The committee, composed of 14 state elected officials, would determine what is and isn’t within the federal government’s power when dealing with the state’s constitutional rights. … The bill, which is listed with the state as an “active bill” and will be taken up by the Constitution Committee, provides measures to “prohibit the infringement of the Constitutionally protected rights of the State of Mississippi, or its people, by means of federal statute, mandate, executive order, judicial decision or other action deemed by the State to be unconstitutional.”
“This was a bill that was requested for me to bring up,” Chism said. “It’s to solidify the 10th Amendment to the Constitution.”
Chism said the bill was drafted in response to 23 executive orders issued by President Barack Obama on gun control and weeks before the state is scheduled to begin implementing a national health system commonly known as “Obamacare.”
Having failed in their court challenges to the Affordable Care Act, state lawmakers started introducing nullification bills to purportedly eliminate that law.
The problem with the practice of nullification, once used to defend Jim Crow segregation, is that it rejects both the constitutional tenets that validly enacted federal laws are supreme over state laws, and that it is judges, and not state legislators, who determine whether those laws are valid or not in our system of checks and balances. Right-wing lawmakers revived the discredited tactic as a last-ditch means of fighting federal legislation they could not defeat in court. But a law that authorizes state legislators to review all federal legislation as a matter of course would open the door to a much broader swath of radical and defiant action, which is why James Madison warned that nullification would “speedily put an end to the Union itself” because it would allow the states to simply ignore any law they want.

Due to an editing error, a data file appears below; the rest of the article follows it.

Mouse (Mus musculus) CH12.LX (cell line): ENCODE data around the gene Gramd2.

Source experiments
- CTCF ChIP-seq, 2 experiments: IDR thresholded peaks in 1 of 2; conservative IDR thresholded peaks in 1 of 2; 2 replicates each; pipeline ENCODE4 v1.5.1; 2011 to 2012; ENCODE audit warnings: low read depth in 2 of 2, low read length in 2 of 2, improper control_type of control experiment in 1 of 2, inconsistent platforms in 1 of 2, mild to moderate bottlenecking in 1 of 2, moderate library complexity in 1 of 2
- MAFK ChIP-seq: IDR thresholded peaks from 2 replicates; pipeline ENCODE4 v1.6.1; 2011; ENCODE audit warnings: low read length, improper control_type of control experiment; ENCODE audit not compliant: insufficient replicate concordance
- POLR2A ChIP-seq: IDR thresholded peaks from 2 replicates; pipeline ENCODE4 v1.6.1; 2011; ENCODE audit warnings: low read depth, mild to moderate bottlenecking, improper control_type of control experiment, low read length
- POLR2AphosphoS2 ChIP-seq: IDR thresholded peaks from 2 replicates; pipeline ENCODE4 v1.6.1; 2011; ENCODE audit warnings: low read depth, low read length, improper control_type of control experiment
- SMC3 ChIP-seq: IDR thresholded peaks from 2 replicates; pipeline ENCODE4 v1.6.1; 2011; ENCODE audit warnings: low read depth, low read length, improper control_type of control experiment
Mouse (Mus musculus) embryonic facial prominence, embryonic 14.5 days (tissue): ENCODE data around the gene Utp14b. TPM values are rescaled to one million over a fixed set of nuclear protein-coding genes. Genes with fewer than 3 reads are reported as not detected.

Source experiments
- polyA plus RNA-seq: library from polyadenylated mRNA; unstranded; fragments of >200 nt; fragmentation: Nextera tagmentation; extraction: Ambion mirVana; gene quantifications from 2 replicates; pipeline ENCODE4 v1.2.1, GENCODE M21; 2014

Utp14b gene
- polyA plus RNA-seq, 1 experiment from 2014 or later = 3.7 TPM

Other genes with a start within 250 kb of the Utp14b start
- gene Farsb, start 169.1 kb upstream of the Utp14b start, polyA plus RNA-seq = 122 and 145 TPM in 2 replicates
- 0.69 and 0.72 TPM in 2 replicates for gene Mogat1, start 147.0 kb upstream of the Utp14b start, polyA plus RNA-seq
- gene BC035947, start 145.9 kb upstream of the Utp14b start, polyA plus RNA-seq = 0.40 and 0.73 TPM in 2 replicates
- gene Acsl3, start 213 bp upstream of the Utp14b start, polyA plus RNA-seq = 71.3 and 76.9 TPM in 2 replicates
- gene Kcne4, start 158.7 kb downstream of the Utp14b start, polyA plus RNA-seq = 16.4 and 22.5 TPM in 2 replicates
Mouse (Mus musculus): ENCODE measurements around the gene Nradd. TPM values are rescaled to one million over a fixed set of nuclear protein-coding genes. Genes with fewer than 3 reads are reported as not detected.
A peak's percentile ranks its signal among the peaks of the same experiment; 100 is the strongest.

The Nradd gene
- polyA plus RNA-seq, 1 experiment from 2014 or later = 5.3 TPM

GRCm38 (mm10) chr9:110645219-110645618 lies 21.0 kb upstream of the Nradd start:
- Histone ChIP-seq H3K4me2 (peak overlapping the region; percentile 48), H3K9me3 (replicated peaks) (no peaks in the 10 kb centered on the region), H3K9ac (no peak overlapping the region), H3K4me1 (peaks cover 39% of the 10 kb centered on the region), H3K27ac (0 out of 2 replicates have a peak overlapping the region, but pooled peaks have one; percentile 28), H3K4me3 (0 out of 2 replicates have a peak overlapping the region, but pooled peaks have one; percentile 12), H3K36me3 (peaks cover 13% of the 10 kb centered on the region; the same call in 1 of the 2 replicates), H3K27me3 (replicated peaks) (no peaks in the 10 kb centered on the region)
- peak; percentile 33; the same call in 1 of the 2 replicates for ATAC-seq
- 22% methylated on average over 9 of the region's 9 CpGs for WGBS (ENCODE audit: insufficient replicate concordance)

Fortunately, the Mississippi bill was immediately greeted with hostility, and even Chism himself admitted the bill likely would not make it out of committee. But bills pending in several other states by “tenthers” go so far as to propose that enforcing federal gun law would be penalized as a felony.